In June 2019, the UK became the world’s first major economy to put into legislation legally binding targets to reduce carbon and pollutant emissions. The Road to Zero report outlined the government’s strategy towards cleaner road transport and transition to zero emission vehicles; sending a clear signal to industry about the UK’s ambitious vision for the future of mobility.
The Advanced Propulsion Centre is at the forefront of this vision. Set up in 2013 as a joint venture between government and the automotive industry, the APC, with its partners, has £1 billion to invest in projects that position the UK as a centre of excellence for the research, development and production of low carbon propulsion technology. The projects benefitting from these funds must fit into one of four strategic technologies identified by the Automotive Council – electric motors and power electronics, energy storage and management, thermal propulsion systems and lightweight vehicle and powertrain structures. Through its investment, the APC aims to create or safeguard 30,000 jobs and save over 50 million tonnes of CO2 emissions, whilst supporting the UK’s expertise in technology for a cleaner automotive future.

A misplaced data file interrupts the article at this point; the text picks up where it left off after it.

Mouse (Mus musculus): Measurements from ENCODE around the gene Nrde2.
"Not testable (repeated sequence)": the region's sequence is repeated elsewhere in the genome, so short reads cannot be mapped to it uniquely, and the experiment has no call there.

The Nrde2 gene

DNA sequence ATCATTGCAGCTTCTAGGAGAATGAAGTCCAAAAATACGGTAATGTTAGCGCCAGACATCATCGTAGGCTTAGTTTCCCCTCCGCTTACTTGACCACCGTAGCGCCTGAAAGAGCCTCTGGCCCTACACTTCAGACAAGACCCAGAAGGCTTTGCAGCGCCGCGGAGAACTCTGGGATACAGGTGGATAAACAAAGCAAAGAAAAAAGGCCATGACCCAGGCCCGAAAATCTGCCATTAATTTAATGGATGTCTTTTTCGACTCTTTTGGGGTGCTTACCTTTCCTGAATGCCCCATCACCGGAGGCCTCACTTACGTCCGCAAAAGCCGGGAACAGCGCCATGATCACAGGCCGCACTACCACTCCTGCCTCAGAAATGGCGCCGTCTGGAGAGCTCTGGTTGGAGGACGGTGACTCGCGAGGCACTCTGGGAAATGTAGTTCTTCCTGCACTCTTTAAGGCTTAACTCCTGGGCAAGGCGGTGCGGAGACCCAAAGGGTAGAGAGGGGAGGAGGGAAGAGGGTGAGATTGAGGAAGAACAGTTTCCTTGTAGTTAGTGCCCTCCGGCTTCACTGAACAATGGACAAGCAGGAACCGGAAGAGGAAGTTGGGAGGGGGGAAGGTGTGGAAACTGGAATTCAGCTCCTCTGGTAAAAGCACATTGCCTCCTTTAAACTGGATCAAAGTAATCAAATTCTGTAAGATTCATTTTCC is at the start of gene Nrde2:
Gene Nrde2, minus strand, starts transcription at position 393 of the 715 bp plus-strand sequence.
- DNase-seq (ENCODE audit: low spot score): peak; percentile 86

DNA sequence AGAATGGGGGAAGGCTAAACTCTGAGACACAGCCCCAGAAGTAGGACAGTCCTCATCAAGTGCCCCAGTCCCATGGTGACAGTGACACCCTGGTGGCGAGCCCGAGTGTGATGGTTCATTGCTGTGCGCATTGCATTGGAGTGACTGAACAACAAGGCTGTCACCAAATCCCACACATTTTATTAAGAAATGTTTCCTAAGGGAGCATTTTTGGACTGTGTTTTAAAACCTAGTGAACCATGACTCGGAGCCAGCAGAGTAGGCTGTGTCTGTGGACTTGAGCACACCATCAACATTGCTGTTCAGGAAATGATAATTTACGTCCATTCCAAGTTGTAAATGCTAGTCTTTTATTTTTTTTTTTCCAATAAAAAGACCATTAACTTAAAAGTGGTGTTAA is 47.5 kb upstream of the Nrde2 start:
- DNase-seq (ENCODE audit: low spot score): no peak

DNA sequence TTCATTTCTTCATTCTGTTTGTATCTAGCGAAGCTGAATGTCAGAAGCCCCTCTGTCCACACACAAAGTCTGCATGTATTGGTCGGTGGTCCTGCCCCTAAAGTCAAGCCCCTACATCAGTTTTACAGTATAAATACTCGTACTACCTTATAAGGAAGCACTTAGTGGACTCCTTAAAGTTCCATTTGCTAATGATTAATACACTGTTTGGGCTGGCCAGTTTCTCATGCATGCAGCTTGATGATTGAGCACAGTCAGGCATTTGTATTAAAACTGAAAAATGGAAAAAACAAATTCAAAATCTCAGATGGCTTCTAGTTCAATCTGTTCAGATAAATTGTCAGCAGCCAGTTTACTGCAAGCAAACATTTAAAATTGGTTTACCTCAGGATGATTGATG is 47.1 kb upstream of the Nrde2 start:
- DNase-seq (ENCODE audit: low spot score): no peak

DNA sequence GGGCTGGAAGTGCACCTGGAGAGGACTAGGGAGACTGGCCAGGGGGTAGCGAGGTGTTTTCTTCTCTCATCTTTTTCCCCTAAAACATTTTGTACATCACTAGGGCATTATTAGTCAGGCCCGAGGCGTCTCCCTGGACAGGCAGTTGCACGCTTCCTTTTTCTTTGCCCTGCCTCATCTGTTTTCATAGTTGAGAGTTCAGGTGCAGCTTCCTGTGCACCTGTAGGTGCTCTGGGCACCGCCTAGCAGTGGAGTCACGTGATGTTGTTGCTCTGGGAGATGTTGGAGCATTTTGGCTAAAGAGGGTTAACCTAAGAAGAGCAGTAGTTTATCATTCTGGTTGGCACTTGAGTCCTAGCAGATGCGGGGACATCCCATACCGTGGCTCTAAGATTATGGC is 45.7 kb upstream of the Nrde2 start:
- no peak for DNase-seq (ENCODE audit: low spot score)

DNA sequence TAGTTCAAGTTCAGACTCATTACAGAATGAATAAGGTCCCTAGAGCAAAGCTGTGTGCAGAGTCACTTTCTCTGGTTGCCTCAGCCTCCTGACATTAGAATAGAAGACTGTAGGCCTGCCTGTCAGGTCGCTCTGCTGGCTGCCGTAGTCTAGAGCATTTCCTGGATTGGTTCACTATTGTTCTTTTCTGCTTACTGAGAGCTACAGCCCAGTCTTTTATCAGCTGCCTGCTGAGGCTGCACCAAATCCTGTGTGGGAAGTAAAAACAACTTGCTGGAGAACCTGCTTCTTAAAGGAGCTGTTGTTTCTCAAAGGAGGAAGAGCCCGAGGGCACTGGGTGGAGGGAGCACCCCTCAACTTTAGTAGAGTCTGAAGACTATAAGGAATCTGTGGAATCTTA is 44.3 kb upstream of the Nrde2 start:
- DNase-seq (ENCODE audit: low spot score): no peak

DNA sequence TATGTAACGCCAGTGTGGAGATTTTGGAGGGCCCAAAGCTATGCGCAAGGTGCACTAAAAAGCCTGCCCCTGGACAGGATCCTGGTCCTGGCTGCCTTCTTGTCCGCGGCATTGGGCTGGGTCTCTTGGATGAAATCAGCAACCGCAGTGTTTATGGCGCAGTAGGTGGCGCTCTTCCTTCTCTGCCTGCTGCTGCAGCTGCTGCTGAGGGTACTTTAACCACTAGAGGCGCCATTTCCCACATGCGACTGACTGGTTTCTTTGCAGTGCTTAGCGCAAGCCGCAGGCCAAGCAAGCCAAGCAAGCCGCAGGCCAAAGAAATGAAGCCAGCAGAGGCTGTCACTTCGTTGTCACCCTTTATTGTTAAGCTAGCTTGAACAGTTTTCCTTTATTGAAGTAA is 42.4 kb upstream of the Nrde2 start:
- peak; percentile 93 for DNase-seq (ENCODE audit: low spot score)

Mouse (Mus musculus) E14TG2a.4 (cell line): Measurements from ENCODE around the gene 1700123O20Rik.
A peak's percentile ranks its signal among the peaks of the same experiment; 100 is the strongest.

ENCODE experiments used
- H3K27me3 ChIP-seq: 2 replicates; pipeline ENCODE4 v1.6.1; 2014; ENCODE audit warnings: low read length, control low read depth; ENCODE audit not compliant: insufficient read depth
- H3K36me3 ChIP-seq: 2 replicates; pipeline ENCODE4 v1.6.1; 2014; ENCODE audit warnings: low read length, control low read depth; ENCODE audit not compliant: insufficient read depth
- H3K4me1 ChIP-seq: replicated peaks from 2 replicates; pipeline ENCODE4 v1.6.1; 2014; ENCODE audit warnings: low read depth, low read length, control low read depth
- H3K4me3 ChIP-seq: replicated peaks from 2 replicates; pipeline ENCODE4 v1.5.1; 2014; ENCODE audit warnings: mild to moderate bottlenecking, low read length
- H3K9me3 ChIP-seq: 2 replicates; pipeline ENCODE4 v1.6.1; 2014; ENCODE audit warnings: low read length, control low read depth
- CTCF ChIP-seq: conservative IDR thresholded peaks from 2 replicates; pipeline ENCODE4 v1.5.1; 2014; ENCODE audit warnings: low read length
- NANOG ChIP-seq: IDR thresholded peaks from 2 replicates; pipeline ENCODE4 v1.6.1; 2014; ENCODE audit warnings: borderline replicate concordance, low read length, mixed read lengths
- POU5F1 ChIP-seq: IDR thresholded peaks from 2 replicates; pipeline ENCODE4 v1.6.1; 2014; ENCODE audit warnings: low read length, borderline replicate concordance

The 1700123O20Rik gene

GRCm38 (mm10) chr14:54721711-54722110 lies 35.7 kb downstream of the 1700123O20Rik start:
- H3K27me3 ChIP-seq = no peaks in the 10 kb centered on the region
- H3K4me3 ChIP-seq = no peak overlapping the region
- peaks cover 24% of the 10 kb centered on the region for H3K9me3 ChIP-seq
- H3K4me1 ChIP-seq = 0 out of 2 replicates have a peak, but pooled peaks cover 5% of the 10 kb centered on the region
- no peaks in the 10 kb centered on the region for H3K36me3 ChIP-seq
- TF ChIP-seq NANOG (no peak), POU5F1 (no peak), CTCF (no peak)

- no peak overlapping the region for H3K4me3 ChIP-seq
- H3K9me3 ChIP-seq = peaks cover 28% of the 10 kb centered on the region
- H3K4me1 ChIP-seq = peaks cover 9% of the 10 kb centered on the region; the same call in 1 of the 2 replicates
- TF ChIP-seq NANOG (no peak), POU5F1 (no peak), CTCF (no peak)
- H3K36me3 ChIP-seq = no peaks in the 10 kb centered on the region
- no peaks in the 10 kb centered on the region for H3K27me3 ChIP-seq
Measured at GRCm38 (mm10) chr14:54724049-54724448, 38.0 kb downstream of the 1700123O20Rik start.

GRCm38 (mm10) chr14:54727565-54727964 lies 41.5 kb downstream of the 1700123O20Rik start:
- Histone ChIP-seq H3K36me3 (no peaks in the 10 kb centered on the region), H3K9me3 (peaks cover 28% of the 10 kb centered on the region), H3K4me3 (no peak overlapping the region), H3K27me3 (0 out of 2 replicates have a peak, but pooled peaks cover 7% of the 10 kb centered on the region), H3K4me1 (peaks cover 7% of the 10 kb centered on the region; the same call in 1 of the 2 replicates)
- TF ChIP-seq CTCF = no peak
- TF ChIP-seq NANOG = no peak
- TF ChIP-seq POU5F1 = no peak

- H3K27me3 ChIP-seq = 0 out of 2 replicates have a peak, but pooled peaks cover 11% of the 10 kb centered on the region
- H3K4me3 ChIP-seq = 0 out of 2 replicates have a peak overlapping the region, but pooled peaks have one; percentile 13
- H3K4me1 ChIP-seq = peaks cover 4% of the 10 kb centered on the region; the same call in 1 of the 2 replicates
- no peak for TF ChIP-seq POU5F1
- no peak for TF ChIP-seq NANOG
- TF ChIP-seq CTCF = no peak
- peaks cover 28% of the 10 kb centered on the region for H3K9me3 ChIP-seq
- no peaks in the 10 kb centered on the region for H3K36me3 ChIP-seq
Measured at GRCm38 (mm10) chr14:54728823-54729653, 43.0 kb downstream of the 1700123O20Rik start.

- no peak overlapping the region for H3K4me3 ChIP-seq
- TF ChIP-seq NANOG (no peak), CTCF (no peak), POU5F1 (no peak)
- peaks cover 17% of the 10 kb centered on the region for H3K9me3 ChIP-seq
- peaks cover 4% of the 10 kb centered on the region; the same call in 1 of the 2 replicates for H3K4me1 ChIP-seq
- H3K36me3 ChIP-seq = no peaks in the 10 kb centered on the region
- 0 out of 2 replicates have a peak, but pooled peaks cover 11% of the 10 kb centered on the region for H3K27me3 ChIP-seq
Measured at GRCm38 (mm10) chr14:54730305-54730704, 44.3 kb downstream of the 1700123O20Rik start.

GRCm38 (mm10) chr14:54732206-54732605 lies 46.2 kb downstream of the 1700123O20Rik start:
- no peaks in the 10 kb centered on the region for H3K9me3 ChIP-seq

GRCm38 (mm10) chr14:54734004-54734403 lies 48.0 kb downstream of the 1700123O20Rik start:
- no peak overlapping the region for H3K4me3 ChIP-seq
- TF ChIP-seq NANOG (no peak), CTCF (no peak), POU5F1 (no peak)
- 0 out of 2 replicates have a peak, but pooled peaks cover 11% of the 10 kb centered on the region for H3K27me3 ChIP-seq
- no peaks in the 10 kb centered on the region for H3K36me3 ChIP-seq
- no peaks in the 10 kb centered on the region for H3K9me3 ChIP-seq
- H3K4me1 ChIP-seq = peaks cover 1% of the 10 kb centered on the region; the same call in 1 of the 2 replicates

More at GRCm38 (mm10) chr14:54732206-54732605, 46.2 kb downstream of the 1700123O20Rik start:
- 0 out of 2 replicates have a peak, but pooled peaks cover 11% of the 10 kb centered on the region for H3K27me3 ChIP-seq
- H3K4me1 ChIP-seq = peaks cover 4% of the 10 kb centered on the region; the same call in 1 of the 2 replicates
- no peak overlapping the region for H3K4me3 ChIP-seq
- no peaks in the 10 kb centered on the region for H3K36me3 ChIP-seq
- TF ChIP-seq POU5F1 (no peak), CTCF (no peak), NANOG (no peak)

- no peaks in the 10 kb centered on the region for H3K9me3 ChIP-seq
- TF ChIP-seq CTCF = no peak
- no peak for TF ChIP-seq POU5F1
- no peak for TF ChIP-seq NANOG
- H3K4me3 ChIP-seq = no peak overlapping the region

Taking an impartial stance means that the APC can address the future of low carbon propulsion across the board; not just batteries and hydrogen power, but also improvements in traditional thermal propulsion systems. This presents a wealth of opportunity for SMEs and tier ones alike to ensure that the UK remains at the forefront of these technologies, both in terms of future adoption, but also design and manufacture.
The UK already enjoys world-class engine research-to-manufacture capability and in 2018 produced more than 2.7 million engines; however each year, the demand is shifting further away from conventional powertrains toward electrified and hybridised ones. Batteries are key to this development.